“In a market that sells high heels for babies and thongs for tweens, it doesn’t take a genius to see that sex, if not porn, has invaded our lives. Whether we welcome it or not, television brings it into our living rooms and the Web brings it into our bedrooms.”
—Jessica Bennett, “The Pornification of a Generation”
There’s a strange irony to the fact that on the same week of the 93rd anniversary of the ratification of the 19th amendment to the U.S. Constitution, a milestone achievement for the women’s suffrage movement which resulted in women finally being able to vote, the headlines are dominated by the antics of pop star Miley Cyrus, who used this year’s MTV Video Music Awards (VMA) as a forum for twerking, gyrating, stripping and other sexually defiant acts. Curiously enough, apart from concerns about Cyrus’ questionable taste in dance moves, no one else seems to find this convergence the least bit jarring or incongruent.
Welcome to the pornification of American culture, served up MTV-style.
It’s a sorry coming-of-age declaration from a girl who, for most of her life, has been America’s little darling, the star of Disney’s Hannah Montana and a self-avowed Christian who reportedly wore a purity ring as a testament to her virginity. Yet Cyrus’ VMA performance of her hit single “We Can’t Stop” was no less shocking than its companion music video which features the 20-year-old making out with a doll in a swimming pool, twerking, faking orgasm, and rough-housing with other women while men look on. Thirty-seven days after being released, “We Can’t Stop” became the fastest clip to reach 100 million views on a major music video website. One blogger actually praised the music video “as a highspirited celebration of the freedom that young women are blessed with today to fully explore and celebrate their sexuality.”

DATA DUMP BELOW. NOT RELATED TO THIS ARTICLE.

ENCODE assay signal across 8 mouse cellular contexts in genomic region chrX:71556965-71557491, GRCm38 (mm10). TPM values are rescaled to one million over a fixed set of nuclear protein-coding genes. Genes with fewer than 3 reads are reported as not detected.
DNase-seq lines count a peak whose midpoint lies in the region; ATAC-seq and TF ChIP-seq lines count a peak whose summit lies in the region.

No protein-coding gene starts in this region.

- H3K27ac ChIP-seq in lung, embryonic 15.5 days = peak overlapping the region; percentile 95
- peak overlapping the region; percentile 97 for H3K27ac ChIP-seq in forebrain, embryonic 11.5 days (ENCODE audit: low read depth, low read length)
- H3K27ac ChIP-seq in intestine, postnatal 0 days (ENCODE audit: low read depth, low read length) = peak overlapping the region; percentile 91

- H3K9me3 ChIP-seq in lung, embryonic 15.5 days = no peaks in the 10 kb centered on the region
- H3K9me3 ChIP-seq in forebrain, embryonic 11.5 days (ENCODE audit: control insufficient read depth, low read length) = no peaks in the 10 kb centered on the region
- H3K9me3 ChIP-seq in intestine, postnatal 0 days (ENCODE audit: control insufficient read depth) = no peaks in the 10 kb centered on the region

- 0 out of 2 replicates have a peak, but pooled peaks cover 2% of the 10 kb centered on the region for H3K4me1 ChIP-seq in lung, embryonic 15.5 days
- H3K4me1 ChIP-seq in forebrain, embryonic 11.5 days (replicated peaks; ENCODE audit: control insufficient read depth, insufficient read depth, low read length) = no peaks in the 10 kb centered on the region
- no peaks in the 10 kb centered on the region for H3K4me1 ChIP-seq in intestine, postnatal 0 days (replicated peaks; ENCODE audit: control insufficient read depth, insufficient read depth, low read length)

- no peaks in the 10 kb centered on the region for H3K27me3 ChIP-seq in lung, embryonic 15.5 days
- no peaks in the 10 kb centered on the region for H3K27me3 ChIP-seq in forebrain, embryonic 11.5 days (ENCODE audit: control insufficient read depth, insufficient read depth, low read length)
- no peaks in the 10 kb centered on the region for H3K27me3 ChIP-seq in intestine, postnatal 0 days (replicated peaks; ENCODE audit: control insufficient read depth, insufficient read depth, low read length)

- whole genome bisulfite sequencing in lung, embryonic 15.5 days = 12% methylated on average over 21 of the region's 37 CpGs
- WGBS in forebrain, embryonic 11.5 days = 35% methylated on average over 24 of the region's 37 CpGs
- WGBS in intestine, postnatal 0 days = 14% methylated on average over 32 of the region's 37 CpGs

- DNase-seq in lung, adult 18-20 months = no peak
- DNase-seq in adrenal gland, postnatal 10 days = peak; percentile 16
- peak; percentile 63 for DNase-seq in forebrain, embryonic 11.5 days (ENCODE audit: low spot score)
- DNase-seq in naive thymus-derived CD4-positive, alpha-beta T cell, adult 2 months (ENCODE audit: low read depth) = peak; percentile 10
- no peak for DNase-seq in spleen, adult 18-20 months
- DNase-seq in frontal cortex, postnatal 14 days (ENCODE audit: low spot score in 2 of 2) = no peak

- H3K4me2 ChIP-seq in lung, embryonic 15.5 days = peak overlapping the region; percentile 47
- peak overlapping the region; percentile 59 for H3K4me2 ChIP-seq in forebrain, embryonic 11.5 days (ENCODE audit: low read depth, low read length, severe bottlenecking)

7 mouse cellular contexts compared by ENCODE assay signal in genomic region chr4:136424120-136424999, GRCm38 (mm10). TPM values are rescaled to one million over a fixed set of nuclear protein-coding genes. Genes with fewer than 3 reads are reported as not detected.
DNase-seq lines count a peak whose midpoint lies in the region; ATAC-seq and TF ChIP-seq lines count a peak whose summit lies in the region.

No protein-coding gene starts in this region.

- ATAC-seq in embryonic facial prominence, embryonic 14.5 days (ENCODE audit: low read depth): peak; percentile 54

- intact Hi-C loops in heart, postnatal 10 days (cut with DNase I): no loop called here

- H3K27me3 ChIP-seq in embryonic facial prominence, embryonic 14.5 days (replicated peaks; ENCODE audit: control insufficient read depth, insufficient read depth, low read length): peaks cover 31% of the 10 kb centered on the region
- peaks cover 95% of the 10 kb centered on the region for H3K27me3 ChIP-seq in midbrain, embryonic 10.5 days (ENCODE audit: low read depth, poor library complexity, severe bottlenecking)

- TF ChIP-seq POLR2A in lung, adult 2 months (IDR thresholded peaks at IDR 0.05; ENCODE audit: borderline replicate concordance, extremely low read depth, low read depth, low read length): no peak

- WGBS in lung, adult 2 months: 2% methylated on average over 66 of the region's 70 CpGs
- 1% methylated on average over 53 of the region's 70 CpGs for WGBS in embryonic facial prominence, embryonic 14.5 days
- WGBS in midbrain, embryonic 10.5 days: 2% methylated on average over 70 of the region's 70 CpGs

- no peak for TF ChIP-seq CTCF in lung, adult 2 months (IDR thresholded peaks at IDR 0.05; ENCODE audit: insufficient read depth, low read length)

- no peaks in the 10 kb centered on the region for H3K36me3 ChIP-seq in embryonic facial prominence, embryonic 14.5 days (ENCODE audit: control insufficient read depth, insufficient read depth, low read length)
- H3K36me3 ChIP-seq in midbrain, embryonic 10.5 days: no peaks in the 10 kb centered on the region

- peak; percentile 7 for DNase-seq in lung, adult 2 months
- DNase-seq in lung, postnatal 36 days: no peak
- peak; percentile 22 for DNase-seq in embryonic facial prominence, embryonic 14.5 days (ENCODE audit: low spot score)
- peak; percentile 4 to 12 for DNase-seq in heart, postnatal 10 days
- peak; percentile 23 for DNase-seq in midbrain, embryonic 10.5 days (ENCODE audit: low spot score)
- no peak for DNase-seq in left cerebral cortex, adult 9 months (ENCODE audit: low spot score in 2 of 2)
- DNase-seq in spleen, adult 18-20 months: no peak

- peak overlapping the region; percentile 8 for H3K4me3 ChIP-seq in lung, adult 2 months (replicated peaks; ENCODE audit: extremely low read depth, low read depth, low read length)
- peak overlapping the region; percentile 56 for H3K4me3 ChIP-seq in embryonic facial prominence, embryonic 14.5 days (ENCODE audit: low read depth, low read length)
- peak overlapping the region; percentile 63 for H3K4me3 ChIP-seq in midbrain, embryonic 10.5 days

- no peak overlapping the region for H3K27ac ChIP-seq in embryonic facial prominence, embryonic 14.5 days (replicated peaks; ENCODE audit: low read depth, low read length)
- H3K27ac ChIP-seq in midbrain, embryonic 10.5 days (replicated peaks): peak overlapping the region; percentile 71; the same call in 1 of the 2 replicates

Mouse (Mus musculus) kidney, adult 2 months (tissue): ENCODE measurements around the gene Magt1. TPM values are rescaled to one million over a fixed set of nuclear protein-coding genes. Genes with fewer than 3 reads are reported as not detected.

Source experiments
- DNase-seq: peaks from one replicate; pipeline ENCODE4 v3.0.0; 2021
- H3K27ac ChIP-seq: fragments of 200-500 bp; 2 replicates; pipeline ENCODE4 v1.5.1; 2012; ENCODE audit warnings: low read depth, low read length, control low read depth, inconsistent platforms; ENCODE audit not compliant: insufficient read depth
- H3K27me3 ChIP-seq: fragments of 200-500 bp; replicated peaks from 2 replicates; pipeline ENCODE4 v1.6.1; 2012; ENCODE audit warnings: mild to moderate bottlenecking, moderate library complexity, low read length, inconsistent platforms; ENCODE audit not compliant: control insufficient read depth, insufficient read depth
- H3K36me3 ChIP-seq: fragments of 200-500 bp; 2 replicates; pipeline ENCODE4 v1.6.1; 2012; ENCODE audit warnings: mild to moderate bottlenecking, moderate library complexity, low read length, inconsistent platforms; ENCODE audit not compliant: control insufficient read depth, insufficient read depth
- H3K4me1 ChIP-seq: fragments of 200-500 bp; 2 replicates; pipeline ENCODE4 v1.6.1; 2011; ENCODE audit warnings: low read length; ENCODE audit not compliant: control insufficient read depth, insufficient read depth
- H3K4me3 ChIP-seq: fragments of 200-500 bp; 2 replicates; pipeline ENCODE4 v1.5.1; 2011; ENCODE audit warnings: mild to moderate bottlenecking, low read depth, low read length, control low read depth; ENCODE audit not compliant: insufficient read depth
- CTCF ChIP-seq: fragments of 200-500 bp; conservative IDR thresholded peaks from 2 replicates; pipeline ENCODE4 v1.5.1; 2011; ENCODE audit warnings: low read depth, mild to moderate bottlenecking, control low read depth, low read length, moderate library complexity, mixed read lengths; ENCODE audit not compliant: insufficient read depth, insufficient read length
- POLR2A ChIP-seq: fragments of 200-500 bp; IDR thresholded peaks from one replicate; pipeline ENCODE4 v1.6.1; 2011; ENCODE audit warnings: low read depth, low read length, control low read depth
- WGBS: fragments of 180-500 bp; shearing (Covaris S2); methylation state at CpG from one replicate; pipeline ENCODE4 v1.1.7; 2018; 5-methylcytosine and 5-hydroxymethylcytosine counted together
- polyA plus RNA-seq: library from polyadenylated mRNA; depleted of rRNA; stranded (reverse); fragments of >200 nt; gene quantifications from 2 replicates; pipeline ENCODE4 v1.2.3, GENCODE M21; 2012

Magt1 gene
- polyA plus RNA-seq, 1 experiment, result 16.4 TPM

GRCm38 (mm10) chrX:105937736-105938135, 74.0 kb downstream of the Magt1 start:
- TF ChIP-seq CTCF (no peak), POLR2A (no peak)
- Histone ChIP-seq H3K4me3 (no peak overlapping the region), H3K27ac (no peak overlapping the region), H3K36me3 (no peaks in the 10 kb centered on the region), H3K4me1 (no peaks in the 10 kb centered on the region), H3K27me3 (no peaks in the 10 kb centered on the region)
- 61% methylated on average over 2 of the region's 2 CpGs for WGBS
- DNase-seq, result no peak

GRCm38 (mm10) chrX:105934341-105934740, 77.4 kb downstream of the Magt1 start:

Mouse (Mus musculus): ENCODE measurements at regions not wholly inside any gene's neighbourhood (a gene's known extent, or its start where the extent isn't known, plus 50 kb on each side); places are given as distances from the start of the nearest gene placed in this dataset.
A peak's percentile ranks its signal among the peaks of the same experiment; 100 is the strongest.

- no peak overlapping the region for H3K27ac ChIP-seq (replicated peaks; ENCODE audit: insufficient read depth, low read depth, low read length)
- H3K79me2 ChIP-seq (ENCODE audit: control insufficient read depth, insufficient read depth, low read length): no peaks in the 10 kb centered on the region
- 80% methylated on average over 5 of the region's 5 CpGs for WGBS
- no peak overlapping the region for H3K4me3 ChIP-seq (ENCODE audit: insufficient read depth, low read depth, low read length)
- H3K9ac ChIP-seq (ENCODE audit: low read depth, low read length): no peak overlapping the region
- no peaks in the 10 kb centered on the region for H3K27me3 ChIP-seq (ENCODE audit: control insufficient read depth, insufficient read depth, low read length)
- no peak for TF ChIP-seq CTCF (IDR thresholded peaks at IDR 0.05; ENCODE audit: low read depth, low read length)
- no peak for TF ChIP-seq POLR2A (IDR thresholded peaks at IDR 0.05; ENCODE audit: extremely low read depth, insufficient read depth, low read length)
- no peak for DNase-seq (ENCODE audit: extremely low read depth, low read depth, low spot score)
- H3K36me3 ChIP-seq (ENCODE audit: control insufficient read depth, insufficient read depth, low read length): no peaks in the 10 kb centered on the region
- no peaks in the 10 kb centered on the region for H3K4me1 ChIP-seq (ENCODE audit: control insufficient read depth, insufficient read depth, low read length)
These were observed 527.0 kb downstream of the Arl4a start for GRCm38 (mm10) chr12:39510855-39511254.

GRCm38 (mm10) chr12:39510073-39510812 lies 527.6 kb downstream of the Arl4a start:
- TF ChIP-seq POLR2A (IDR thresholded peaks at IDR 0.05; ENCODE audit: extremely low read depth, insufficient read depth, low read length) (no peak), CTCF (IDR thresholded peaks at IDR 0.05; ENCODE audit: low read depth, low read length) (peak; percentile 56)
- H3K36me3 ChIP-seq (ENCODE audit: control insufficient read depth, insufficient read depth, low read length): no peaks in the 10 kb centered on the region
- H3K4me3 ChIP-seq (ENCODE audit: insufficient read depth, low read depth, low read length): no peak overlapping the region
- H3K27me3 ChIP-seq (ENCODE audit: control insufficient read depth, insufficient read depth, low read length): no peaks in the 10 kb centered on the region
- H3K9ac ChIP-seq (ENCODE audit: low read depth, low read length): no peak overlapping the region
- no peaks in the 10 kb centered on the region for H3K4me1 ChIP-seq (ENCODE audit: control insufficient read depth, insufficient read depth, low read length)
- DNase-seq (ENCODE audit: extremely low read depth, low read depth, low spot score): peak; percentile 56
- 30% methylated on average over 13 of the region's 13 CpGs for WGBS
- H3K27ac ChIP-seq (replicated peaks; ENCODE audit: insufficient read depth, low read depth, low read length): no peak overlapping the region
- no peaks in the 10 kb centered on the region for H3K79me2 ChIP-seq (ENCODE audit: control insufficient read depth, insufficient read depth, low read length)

Frankly, in an age in which we routinely witness the pornification of American youth through popular music, film and culture, the outraged response by critics and fans alike to Cyrus’ performance seems like just so much hypocrisy. After all, these are many of the same people who made Lady Gaga a musical force to be reckoned with.
Yet for those wondering if Cyrus will be the next Lady Gaga, a better question to ask is what are the consequences of a whole generation of pornified Gagas coming of age, given that so many of our young women have been raised to think that Gaga and Cyrus and the many other gyrating, minimally clad celebrities and models who pass for “sex symbols” today are the pinnacle of womanhood.
As commentator Dixie Laite writes for Bust magazine: